So I guess the numbers on that site aren't wrong, but the point is, you cannot trust them as they are not a proper source of data.

Regardless, I strongly advise Buy the wire LAST. Seriously. It's the least returnable thing in your project. Buy it only after you have finished learning, and haha, joke is, you never will be! So buy it as late as possible, so you will benefit from as much information as possible.

"Is my 150A panel good for 300A @ 120V?"

Yup. Kinda. It's actually NOT good for 300A. It's good for two banks of 150A. Here's what I mean. Suppose you have a machine that draws 32A actual and you must derate it 125% to 40A, as you usually must do. How many of those "40A" provisions can you put on 150A @ 240V? Seven of them (280A)? NO! Each 150A bank can support only three (120A) each. So six total.

That said, that only applies to loads you PLAN to run simultaneously by design such as banks of grow lights in a shed. General loads in your house, such as your 2 circuits per bedroom, are counted a totally different way, that allows for the fact that you won't be running everything at the same time. There's a whole section in Code on doing load calculations for a whole house, and that decides your minimum service size.

An interesting side effect of those rules is each kitchen and bathroom receptacle circuit adds 1500 VA (think watts) to your load calculation, but other circuits don't. So your additional bedroom circuits are "free".

Is 3/0 SER right for 200A to a sub?

Depends. If your service is 200A it's larger than need be. If your service is larger than 200A it's the minimum allowable size. Voltage drop is not a factor over such a short distance. SER is not a choice I would make, since inside conduit it's hard to pull, and without conduit, it is not upgradeable or replaceable.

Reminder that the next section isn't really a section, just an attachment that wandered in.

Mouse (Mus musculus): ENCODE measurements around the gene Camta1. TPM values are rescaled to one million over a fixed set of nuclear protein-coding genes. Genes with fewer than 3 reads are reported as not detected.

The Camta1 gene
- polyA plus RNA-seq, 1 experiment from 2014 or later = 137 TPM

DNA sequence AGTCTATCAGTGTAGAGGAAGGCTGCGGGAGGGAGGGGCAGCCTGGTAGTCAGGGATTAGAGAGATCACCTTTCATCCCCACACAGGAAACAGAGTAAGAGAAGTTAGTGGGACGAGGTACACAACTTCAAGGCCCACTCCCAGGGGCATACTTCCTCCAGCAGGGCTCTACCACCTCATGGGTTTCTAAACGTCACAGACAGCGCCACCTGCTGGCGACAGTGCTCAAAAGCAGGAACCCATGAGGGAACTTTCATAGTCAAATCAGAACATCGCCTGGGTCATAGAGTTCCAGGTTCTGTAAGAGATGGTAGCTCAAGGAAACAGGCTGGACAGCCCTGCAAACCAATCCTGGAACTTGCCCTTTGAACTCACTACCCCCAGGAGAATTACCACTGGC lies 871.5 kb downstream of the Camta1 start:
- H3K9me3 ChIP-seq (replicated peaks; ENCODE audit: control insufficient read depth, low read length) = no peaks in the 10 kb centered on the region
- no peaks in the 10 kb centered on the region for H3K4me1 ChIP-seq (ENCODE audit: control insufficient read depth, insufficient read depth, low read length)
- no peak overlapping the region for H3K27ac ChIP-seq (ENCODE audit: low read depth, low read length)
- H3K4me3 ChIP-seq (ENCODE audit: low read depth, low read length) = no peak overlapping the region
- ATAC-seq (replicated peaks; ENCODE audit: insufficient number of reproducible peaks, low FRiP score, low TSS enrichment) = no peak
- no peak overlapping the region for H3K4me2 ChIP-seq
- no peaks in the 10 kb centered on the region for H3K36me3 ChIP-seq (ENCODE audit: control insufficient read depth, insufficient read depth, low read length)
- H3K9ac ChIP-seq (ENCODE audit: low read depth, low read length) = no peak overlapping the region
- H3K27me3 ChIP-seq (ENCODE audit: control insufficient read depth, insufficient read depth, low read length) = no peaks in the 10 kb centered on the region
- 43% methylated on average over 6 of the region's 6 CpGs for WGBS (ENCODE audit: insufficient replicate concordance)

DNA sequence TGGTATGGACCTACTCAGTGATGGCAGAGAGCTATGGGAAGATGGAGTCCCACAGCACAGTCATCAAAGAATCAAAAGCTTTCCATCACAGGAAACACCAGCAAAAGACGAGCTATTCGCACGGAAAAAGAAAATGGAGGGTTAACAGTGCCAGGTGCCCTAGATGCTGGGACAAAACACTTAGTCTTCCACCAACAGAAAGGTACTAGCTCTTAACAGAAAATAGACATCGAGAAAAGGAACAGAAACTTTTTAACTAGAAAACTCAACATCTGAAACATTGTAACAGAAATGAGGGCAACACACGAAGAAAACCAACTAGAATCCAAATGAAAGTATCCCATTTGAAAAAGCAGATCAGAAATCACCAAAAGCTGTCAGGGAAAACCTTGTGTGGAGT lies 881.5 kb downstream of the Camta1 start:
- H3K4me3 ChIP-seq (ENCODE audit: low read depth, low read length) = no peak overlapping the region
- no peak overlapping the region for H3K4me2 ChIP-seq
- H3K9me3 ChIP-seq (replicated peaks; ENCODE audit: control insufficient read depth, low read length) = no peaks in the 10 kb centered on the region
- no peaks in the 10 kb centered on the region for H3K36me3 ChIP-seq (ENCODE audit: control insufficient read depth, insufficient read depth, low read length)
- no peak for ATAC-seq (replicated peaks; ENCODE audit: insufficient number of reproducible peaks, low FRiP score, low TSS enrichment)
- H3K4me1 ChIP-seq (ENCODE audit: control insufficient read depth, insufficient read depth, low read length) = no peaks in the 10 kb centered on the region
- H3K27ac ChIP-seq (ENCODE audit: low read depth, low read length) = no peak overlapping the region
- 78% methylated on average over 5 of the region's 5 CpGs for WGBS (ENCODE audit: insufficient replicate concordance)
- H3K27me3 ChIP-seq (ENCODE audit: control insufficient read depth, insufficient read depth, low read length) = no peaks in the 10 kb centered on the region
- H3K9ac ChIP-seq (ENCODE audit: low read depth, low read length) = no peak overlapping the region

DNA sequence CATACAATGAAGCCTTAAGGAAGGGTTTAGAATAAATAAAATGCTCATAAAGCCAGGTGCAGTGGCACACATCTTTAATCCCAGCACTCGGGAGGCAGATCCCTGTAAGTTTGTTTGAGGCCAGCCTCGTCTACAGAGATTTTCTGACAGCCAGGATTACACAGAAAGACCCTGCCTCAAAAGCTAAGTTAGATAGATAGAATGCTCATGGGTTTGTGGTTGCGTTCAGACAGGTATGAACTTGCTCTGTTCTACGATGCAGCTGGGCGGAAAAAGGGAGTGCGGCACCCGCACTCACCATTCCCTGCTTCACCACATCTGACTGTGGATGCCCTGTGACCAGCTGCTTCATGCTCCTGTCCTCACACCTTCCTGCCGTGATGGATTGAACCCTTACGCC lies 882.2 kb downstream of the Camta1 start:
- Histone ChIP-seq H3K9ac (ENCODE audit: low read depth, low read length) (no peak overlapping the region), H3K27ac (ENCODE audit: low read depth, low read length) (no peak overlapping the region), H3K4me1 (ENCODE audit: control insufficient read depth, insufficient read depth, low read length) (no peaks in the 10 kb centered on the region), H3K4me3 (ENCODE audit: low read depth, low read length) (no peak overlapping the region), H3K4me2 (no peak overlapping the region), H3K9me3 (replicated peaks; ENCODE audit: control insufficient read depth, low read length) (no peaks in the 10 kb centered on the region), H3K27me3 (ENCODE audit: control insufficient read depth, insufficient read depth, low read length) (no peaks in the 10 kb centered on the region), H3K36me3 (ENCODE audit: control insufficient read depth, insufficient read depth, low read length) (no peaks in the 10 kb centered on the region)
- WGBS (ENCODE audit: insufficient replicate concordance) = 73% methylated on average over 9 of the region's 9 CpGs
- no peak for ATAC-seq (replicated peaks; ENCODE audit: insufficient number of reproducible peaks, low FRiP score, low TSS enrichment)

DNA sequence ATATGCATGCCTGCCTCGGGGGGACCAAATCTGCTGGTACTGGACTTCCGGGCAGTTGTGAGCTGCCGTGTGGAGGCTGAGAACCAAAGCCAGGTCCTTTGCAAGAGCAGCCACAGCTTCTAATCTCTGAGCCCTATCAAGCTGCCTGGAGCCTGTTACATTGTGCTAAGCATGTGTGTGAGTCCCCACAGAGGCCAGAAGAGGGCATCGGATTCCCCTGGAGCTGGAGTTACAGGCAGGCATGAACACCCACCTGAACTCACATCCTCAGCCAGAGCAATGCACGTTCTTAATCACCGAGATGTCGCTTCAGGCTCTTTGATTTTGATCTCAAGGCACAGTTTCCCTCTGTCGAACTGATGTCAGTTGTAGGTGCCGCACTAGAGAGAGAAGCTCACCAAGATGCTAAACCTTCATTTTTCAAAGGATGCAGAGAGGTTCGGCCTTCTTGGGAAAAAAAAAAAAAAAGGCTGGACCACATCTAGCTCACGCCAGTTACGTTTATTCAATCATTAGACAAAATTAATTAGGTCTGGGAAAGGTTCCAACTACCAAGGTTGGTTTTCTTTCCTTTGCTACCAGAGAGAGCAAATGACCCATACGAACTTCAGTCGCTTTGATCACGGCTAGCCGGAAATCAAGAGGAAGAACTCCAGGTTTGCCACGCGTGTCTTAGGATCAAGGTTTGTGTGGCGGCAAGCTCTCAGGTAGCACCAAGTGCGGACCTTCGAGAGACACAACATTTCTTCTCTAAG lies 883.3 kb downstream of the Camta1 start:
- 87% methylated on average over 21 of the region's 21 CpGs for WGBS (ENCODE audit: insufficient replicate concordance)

What I would do: Panels.

First, let's talk about your ambitions. They are quite correct. "I want to do this once, and I want to do it right" - yes, that's how we work! Being picky about what's installed: with ya there. Not trusting anyone else to get this right - oh yeah. "I don't trust anyone else to do it the "right" way" - absolutely - so true. "Most people you hire will do things to the minimum code requirement." - yup, can't agree more. NEC minimums are for slumlords. Yet a lot of people follow it like it's the Bible - someone recently reported having a 5-bathroom house with all bathroom receptacles sharing 1 circuit, technically legal in NEC, but man, I hope that guy enjoyed the latté they bought with the "big saving" on wires.

Picking up on the idea of "200A now, more later", I'd take full advantage of the way "400A" (Class 320) service is currently actually implemented in North America. 400A breakers are prohibitive. So they install TWO 200A main panels - just run-of-the-mill, common-as-dirt, $130 panels from the box store. Most 400A meter-mains are specifically designed for this configuration, and are lugged for dual 250 kcmil wires (that's 200A in aluminum). Since they're not rated for paralleling, this is the only way they can be used.

However, NEC 2020 requires the main disconnect must be outside. It's by far the cheapest to integrate "main disconnect" and "main breaker", so now, "Meter-Mains" (meter and main breaker in one enclosure) are the option of choice. How is that handled in 400A? By having meter-mains with dual 200A main breakers.

They also sell "meter-main-panel" that combine all of them in one. These are a bad idea except for what are called "farm panels" which provide 8 breaker spaces and then thru-lugs to carry power onward to your primary panel (the one with most of your loads in it). I like them. The 400A versions of these are still the same deal, two 200A main breakers, but the internal panel is only fed by one of those breakers.

The second 200A breaker isn't even provided - that's so you can fit up a 100 or 200A breaker depending on if you have 300A or 400A service.